(1) A partial list of the opinions of Rishonim and Achronim who believe that the Mitzvah to dwell in the Land of Israel applies at all times: Maimonides d.1204 (Hilchot Ishut 13:20, Hilchot Avadim 8:9) The Tashbetz d.1444 (Responsa3:288), Rabbi Moshe Isserlis d.1572, the Rama (Yoreh Deah Even Haezer 1:3) the Alshich d.1593 (Commentary on Sefer Devarim 1:3-7) the Sefer Chareidim d.1600 (57:15), Rabbi Isaiah Horovitz d.1630 (Shelah Shar HaOtiyot-Kedushat Hamokom) the Maharit d.1639 (2:28) Beit Shmuel d. 1700? (Yoreh Deah Even Haezer 1:3) Responsa Me’il Tzeddakah d.1712 (Sec26) Rabbi Yaakov Emden d.1776 (Mor Uketziah, vol.2, pg.15) The Vilna Goan d.1797( gloss on Yoreh Deah 267:84, subsection 161)  Chida d.1806 (Responsa Yosef Ometz 52, Yair Ozen10:5) Chochmat Adam d. 1820 (Shar Mishpatie HaAretz 11:3) the Pe’at Hashulchan d.1839(chapter 1, Beit Yisrael 14) Chatam Sofer d.1839(Yoreh Deah 233), Pitchay Teshuva d.1868(Yoreh Deah Even Haezer 1:3)  Rabbi Chayim Palagi d.1869 (Responsa Nishmat Kol Chai, Yoreh Deah 48) Maharam Schick d.1879(Yoreh Deah 225), Rabbi Yitzchak Elchanan Spector of Kovno d.1896 (Shivat Tzion, vol. 1 pg. 16) the Netziv d.1893 (Letters of the Netziv, Sefer Shivat Tzion)Rabbi Abraham Bornstein d.1910(Avnei Nezer Yoreh Deah 454) Rabbi Meir Simcha of Dvinsk d.1926(Parshat Lech Lecha 12:5), , The Chazon Ish d.1953 (Kovetz Iggrot, letter 175)Rabbi Yoel Teitelbaum, Rebbe of Satmar d.1979(Vayoel Moshe, Mamar Yishuv Eretz Yisrael, 55-68) Rav Moshe Feinstein d.1986 (Responsa Iggrot Moshe, Even HaEzer 102)  Rabbi Shlomo Zalman Auerbach d.1995 (Responsa Minchat Shlomo 2-3 158:22, 100:10) Rav Shach d.2001 (Letters and writings Volume 1, Letter 9 pg 22) Rabbi Eliezer Waldenberg d.2006 (Responsa Tzitz Eliezer 7:48:12) Rabbi Ovadia Yosef d.2013 (Responsa Yechaveh Da’at 4:49) The works MeAfar Kumi, Ki Et Lechenena, Land of My Past Land of My Future, were invaluable in assembling this list.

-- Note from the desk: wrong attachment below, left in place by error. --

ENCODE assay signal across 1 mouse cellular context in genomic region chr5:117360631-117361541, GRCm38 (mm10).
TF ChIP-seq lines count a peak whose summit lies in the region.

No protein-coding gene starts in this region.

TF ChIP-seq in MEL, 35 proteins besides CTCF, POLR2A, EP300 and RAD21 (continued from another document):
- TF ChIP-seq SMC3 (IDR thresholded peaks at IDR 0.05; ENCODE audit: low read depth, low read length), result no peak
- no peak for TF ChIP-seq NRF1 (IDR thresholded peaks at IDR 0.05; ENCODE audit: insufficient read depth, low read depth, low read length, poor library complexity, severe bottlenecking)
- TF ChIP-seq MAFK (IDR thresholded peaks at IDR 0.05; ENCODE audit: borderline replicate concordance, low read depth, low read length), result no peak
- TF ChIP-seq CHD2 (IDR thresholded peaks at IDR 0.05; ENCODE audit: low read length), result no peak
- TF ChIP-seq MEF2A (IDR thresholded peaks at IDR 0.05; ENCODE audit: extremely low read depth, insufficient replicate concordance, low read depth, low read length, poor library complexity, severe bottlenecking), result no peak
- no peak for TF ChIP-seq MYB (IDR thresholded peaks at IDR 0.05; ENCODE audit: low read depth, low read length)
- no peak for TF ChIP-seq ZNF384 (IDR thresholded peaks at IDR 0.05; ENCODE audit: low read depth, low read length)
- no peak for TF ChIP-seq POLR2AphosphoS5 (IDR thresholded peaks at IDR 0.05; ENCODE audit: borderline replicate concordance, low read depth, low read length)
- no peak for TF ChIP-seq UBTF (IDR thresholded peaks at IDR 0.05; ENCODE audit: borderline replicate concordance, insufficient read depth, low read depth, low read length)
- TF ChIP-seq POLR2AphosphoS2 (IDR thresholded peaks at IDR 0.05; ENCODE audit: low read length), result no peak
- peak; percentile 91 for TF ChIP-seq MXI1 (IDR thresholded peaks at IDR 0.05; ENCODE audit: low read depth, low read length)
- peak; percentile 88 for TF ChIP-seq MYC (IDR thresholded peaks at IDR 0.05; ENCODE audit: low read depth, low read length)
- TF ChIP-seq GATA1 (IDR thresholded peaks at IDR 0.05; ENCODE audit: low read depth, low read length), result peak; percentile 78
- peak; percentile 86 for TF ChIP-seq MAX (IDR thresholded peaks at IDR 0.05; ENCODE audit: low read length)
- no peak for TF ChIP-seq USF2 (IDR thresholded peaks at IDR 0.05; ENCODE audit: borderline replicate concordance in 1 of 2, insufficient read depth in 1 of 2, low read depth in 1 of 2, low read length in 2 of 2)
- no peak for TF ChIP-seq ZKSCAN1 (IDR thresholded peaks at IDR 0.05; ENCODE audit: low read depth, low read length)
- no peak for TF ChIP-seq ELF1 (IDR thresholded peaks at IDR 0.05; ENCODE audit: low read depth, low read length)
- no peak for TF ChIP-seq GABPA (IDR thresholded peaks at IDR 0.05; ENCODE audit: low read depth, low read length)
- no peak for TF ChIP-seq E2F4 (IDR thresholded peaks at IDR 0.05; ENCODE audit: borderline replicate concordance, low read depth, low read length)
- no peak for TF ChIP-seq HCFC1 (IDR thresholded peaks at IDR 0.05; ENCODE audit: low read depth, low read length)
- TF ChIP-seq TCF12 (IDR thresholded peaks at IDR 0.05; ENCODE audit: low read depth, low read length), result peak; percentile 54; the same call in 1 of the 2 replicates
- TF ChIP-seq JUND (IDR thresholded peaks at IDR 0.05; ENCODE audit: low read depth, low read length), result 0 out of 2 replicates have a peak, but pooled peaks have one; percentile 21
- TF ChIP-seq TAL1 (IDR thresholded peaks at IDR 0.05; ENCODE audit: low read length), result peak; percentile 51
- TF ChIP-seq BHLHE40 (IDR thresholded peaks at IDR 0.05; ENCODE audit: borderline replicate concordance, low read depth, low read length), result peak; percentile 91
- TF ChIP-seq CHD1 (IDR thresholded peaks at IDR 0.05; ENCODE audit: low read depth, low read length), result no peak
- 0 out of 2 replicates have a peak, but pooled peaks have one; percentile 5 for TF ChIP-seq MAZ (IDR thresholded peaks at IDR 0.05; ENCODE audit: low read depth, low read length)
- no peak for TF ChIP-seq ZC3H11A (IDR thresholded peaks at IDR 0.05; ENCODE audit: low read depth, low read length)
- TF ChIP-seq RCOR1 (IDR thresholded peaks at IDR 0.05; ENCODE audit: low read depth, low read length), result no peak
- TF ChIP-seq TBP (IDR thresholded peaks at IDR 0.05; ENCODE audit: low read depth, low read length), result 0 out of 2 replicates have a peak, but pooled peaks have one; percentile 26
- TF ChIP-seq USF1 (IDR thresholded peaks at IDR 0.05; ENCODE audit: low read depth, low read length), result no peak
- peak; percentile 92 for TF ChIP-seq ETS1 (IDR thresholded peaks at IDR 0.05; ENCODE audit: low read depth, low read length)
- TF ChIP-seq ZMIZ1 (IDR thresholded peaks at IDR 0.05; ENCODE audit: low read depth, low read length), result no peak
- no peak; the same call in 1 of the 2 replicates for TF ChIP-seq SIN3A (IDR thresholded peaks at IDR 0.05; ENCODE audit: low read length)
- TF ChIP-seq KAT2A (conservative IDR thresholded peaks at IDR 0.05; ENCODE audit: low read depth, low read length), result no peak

(2) Even Rav Moshe Feinstein, who writes that there is no compulsory obligation to ascend to the Land, is of the opinion that if one decides to make Aliyah they are fulfilling a Mitzvah in the same way as one who wears a four-cornered garment with Tzitzit does. (Responsa Iggrot Moshe, Even HaEzer 102)

About the Author
The Author is a Jerusalem based Rabbi and Jewish Educator, and is the author of the Two Volume book "A People, A Country, A Heritage-Torah Inspiration from the Land of Israel."